An interview with Myles Rockwell, November 20, 2005
Red Bull's Road Rage event, held over the weekend of November 5-6, was a chance for mountain bikers and road riders to compete in order to see who could descend the fastest. The weekend's big winner was former downhill world champ Myles Rockwell, who won the time trial and pack race to take home $6000. But wouldn't that be small fry for a former world champ? Cyclingnews' Les Clarke finds out that being a retired downhill mountain biker isn't all about glamour, girls and maybe the odd bit of coaching.
After winning the world championship crown in 2000, Rockwell retired from professional downhill riding in 2002, with injuries during 2001 taking away his motivation to perform at the highest level. "When you're not healthy, it just doesn't feel very good; you just want to get better and I was kind of at the end, mentally, when I won world's in 2000."
As well as the injuries, Rockwell says the face of downhill racing had changed, and not necessarily for the better. "I had figured that 'ok, unless something special happens, I'm probably going to be done,' and in mountain biking everything was winding down; the money was going away, all my friends were going away...I'd been on the circuit for ten years, and everything was changing, becoming less and less like home," says Rockwell.
Also, the financial rewards associated with something as high risk as downhill racing had dried up, and with a change of emphasis towards freeriding, Rockwell had had enough. "There was a big shift going on - freeriding and all that - a lot of money going away from downhill - so it became increasingly less comfortable to ask for the money you thought you should get, or face riding for less than you thought you should be getting paid...I wanted to get out while I was still in one piece," he says.
Rockwell knew it was time to call it quits, and since retiring has had to readjust to normal life. "I guess I needed a taste of the real world, so...I'm happy to get back into some continuity with my home and my son. Things have been good, with plenty of reality, not to mention the legal problems I created for myself too. A lot of things happened all at once, so now I'm just re-emerging from a lot of challenges." One of these challenges has been managing financial affairs, and Rockwell has recently been working in carpentry for a living, something he says was part of "having to rediscover my potential outside of biking." Some of the investments made during his racing career haven't turned out well, so to win $6000 at the Road Rage event was a huge bonus.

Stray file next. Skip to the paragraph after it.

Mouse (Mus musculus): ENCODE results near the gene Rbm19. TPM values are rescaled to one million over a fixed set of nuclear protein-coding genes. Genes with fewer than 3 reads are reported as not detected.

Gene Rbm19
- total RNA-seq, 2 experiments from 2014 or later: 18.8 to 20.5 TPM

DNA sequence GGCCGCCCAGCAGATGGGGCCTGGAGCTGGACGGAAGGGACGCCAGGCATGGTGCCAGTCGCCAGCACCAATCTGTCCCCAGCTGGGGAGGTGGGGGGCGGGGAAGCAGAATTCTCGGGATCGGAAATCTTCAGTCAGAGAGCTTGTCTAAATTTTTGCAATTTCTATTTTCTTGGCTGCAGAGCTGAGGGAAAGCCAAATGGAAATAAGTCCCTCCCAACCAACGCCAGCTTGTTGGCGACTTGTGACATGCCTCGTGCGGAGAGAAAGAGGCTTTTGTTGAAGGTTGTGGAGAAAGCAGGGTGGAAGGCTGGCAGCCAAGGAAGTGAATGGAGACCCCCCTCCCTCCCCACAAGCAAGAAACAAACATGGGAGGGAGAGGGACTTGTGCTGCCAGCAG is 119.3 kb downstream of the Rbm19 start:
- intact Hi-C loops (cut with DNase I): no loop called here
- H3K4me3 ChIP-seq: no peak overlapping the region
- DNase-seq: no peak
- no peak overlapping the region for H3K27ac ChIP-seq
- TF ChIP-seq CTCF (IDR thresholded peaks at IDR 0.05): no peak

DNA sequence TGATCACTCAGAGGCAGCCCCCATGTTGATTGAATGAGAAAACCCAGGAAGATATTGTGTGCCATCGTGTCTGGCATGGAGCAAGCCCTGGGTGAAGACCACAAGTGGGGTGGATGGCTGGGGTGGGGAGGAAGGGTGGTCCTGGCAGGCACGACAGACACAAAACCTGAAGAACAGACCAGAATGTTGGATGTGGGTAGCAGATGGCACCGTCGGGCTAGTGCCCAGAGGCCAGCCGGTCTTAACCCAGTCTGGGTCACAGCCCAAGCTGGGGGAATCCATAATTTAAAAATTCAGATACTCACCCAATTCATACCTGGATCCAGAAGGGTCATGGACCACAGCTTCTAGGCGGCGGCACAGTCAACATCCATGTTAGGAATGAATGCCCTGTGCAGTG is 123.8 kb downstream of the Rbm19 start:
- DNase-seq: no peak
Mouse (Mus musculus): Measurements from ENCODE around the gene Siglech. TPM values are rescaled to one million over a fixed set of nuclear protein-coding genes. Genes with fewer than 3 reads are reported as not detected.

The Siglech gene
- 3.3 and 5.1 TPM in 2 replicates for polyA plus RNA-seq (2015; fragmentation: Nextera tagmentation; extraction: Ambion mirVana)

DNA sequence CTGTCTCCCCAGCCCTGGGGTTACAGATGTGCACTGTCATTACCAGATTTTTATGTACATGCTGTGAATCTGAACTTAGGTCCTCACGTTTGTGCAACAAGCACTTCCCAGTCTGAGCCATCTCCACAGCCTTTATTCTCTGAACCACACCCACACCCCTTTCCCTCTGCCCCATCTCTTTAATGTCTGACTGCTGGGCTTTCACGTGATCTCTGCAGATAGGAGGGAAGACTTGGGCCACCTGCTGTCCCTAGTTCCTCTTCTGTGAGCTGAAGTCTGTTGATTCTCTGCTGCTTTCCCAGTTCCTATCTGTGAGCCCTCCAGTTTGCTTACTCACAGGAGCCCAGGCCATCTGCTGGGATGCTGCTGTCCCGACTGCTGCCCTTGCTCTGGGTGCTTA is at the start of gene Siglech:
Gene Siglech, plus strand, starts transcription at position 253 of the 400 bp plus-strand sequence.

"Yeah, it helped me pay some bills, that's for sure; I'm pretty cash poor right now because of some things I got into with my money from racing - real estate and stuff - so I'm just getting by, starting over in the world," said Rockwell. But despite some legal and financial hassles, Rockwell is enjoying racing his motocross bike these days, something that keeps him sharp. For the Road Rage event he had to adjust to a road bike, however, something he did during the practice days at Tuna Canyon. "I had to figure out how to corner on a road bike the day of practice [for the Road Rage event] because I haven't descended on a road bike since I did it on Mount Tam, in Marin County. Adapting to the road bike properly took me the whole day of practice and I pretty much only figured it out during the last run," said Rockwell.
But his lack of familiarity with a road bike was countered with the feeling of familiarity of being at an event with the gang. "You know, it was kind of like the same old thing, a familiar environment for the mountain bike guys - in a van going up a mountain with a lot of chit-chat - but it seemed like for the road guys it wasn't that familiar. Some of them were comfortable; the guys that were from there who'd ridden that road knew what they were doing...but for the downhill guys it was like the same old thing, only on pavement, that's all," said Rockwell.
Rockwell had to wait eight years to take his world championship title - would've he preferred to have enjoyed that type of success earlier in his career? "When I started, I was certain I was going to rule the world; I started off my career with seventh place in '92 worlds, then third in '93 in France," he says, before continuing, "I've been at the world's in the top five quite often and it's overlooked a lot...in the beginning I was really good, then I got hurt a few times and it took me some years to come back. In '99 and 2000 I was healthy again and did quite well, then I broke my ankle in the winter of 2001, and broke my wrist; things just weren't that great for me. I started losing some of the consistency in my motivation to push as hard as I could."
After Red Bull Road Rage, however, Rockwell showed that although injury may have forced him out of the professional arena, he still has what it takes to go mighty fast down a big hill, and as long as he feels motivated enough to do it, should be a rider to return for some more Road Rage in 2006.